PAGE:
- Associated Press - Tuesday, March 24, 2015

DOVER, Del. (AP) - Federal environmental officials say a pesticide believed to contain a chemical that is prohibited for residential use was applied at a Virgin Islands resort where several members of a Delaware family became seriously ill.

U.S. Environmental Protection Agency officials said Tuesday that methyl bromide is suspected of being used last week at the Sirenusa Condominium Resort in Cruz Bay, St. John, where the Esmond family from Wilmington, Delaware, was staying.

James Maron, an attorney for the family, said Tuesday that Steve Esmond, his wife, Dr. Theresa Devine, and their two teenage sons, were being treated at hospitals in the United States. Esmond is head of the middle school at The Tatnall School, a private college preparatory school in suburban Wilmington. His wife is a dentist.

“Their conditions, while serious, are stable and improving,” Maron’s law office said in a prepared statement. “The boys remain in critical condition.”

The EPA has identified Memphis, Tennessee-based Terminix as the company that applied the chemical.

Michael Wassmer, a spokesman for Terminix, said in an emailed statement that the safety of its customers and employees is a top priority for the company.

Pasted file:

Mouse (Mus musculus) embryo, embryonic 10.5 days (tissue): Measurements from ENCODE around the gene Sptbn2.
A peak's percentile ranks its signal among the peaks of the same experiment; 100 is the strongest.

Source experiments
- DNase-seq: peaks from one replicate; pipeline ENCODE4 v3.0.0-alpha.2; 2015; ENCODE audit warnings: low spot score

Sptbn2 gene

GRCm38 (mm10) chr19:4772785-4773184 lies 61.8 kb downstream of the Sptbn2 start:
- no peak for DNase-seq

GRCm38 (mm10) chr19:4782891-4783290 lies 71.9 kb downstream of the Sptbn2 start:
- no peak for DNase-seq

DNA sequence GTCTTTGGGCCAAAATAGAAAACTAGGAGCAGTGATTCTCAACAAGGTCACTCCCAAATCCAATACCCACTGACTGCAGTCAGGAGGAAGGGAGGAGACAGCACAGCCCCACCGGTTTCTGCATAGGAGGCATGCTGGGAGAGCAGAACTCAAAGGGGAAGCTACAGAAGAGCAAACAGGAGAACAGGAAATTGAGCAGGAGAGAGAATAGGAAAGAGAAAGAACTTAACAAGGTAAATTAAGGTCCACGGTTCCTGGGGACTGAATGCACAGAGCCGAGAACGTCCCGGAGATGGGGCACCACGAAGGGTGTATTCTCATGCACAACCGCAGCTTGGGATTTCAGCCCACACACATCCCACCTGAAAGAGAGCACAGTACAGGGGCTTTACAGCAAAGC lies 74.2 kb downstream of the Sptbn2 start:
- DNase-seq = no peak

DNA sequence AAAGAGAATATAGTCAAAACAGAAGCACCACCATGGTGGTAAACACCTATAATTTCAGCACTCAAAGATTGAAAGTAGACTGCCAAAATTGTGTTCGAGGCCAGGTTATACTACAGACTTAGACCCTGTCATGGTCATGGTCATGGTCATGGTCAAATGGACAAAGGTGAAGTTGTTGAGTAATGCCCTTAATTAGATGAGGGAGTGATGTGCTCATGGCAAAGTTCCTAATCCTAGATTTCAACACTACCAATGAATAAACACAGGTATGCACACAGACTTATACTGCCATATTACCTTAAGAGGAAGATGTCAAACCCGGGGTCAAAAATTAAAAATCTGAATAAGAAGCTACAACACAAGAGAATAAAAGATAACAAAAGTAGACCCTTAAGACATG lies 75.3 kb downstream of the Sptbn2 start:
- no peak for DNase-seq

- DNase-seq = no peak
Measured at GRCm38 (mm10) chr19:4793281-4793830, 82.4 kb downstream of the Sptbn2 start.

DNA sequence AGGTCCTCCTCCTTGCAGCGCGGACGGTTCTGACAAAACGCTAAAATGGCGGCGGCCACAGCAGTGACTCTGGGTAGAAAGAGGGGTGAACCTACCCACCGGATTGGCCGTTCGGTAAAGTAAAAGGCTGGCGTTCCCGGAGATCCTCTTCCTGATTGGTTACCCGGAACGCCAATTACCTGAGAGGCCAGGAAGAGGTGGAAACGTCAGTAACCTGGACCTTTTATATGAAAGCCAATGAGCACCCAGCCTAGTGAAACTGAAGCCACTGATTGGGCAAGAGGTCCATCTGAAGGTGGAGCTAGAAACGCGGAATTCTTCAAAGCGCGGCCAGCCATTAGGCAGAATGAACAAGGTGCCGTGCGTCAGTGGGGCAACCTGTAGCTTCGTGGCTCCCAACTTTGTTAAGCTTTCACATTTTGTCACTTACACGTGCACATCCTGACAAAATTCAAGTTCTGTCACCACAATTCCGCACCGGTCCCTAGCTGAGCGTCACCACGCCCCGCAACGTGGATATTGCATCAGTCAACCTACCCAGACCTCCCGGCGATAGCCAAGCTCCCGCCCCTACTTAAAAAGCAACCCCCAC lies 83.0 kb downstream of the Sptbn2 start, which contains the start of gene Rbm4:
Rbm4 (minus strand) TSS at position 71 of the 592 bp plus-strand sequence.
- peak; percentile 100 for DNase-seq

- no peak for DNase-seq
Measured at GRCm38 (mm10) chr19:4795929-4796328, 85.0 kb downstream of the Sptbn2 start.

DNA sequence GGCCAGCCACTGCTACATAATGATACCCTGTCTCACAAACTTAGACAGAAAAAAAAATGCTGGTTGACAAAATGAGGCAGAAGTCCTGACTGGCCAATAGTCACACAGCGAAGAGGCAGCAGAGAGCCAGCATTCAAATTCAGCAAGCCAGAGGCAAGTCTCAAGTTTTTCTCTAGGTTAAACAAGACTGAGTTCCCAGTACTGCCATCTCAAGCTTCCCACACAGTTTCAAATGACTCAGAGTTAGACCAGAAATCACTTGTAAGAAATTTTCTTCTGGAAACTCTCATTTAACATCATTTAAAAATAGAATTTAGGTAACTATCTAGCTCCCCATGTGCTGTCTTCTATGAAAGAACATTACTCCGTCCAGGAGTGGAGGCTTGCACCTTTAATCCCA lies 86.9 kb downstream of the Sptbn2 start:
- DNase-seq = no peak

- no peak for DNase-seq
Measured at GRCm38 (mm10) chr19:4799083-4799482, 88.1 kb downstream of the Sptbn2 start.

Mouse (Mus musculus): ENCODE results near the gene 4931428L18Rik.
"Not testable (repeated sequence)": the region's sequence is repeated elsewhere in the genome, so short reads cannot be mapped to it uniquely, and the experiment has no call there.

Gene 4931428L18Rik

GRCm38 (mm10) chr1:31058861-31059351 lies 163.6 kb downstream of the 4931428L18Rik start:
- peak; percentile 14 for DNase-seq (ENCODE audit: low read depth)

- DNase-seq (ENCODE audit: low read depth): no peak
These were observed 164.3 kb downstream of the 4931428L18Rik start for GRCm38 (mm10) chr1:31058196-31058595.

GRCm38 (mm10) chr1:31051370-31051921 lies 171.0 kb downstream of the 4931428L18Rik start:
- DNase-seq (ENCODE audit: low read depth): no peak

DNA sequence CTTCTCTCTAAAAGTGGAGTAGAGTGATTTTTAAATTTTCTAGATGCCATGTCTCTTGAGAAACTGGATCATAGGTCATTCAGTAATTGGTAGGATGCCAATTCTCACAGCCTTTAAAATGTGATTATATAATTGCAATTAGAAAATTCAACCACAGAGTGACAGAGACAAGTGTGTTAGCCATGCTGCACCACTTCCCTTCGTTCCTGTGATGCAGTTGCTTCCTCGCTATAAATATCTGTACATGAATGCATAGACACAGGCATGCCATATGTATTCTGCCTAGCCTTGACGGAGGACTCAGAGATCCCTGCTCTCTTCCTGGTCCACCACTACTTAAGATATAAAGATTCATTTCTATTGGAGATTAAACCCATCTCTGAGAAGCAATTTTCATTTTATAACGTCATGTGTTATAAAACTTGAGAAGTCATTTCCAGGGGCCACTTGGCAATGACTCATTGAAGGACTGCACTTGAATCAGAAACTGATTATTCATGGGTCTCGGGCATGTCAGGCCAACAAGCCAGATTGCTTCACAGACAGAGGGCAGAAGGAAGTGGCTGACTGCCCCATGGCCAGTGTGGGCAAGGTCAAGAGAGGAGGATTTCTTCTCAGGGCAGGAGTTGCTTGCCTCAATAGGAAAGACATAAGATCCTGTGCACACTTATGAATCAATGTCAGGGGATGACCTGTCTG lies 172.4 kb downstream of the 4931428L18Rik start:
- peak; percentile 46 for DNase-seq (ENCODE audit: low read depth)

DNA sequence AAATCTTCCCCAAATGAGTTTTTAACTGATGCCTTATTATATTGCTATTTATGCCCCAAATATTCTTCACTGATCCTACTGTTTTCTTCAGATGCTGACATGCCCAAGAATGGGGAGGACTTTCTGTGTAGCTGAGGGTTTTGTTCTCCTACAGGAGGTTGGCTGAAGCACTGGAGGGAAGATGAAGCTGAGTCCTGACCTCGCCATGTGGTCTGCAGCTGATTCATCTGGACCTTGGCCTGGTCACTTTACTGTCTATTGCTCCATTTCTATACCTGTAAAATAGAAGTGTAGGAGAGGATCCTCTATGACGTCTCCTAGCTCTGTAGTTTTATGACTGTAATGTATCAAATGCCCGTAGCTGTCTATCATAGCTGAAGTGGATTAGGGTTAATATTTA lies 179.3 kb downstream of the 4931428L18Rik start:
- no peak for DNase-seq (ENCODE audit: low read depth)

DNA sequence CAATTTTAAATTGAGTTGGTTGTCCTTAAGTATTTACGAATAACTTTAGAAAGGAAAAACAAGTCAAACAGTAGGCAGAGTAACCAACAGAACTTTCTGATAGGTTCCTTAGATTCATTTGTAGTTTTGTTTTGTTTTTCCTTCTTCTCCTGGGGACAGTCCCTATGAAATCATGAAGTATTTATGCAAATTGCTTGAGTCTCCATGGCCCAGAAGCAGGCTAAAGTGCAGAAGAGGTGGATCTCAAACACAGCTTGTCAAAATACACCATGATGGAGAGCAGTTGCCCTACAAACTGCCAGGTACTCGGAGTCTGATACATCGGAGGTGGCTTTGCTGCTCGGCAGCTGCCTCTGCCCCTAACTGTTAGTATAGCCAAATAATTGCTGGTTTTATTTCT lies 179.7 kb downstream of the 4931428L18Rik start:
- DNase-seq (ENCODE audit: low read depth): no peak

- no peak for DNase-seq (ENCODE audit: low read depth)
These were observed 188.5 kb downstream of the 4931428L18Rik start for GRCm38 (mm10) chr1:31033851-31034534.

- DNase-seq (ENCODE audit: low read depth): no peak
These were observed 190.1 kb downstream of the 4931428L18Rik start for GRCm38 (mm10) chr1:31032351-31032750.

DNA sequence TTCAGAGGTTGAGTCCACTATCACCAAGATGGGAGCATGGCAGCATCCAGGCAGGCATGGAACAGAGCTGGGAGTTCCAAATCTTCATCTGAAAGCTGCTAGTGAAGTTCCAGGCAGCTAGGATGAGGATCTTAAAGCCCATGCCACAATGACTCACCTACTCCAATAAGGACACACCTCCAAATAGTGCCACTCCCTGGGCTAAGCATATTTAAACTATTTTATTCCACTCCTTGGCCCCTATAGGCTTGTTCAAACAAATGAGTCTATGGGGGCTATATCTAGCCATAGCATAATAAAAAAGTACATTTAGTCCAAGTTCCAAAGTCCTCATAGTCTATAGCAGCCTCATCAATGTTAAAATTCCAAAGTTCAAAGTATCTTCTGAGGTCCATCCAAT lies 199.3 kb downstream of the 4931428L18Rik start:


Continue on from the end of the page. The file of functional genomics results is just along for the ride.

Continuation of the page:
“As such, we are cooperating fully with local and federal officials to determine the cause of the incident reported in St. John, “Wassmer said. “At this time, we have limited details so we cannot comment further on the matter.”

Representatives of Sea Glass Vacations, a rental agent for several units at Sirenusa, said in a written statement that it was aware that a family that rented Villa Capri from March 14 to March 22 became seriously ill and were taken to a hospital for treatment.

“The unit immediately below Villa Capri was recently treated for pests by Terminix, however, Villa Capri itself had not been so treated,” the statement read, adding that Sea Glass is committed to fully cooperating with authorities.

EPA spokesman Elias Rodriguez said investigators began collecting air samples Tuesday in the unit where the Esmond family stayed for analysis at an EPA-certified lab in New Jersey. He said it would probably take a week to get the results of the lab tests.

According to warning labels, inhalation of methyl bromide vapors can cause serious acute illness or death, or delayed lung and nervous system injuries. The vapor is odorless and nonirritating to skin and eyes, meaning exposure to toxic levels may occur without warning or detection.


Associated Press writer David McFadden in the Caribbean contributed to this report.


Information from: The News Journal of Wilmington, Del., https://www.delawareonline.com

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